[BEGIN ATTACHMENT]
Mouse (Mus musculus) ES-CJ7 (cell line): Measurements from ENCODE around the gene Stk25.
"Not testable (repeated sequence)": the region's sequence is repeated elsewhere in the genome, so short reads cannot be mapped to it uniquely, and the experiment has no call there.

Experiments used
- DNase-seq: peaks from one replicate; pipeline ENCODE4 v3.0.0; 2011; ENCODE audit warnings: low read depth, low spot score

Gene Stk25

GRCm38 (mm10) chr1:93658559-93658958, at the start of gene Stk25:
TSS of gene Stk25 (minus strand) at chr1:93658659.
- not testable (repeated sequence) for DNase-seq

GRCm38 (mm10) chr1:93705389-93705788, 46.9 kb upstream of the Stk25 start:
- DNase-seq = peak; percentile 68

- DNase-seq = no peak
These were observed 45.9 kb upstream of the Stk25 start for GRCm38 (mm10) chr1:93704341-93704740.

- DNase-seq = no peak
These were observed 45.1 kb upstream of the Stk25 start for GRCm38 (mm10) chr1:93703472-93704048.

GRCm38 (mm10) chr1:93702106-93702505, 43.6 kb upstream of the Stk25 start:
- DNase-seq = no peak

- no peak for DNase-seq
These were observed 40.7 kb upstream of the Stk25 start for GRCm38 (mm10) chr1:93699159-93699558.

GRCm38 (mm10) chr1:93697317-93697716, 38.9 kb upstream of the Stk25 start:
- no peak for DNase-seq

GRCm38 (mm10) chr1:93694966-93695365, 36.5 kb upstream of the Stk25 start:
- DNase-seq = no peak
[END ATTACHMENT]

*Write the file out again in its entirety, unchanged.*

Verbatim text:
Mouse (Mus musculus) ES-CJ7 (cell line): Measurements from ENCODE around the gene Stk25.
"Not testable (repeated sequence)": the region's sequence is repeated elsewhere in the genome, so short reads cannot be mapped to it uniquely, and the experiment has no call there.

Experiments used
- DNase-seq: peaks from one replicate; pipeline ENCODE4 v3.0.0; 2011; ENCODE audit warnings: low read depth, low spot score

Gene Stk25

GRCm38 (mm10) chr1:93658559-93658958, at the start of gene Stk25:
TSS of gene Stk25 (minus strand) at chr1:93658659.
- not testable (repeated sequence) for DNase-seq

GRCm38 (mm10) chr1:93705389-93705788, 46.9 kb upstream of the Stk25 start:
- DNase-seq = peak; percentile 68

- DNase-seq = no peak
These were observed 45.9 kb upstream of the Stk25 start for GRCm38 (mm10) chr1:93704341-93704740.

- DNase-seq = no peak
These were observed 45.1 kb upstream of the Stk25 start for GRCm38 (mm10) chr1:93703472-93704048.

GRCm38 (mm10) chr1:93702106-93702505, 43.6 kb upstream of the Stk25 start:
- DNase-seq = no peak

- no peak for DNase-seq
These were observed 40.7 kb upstream of the Stk25 start for GRCm38 (mm10) chr1:93699159-93699558.

GRCm38 (mm10) chr1:93697317-93697716, 38.9 kb upstream of the Stk25 start:
- no peak for DNase-seq

GRCm38 (mm10) chr1:93694966-93695365, 36.5 kb upstream of the Stk25 start:
- DNase-seq = no peak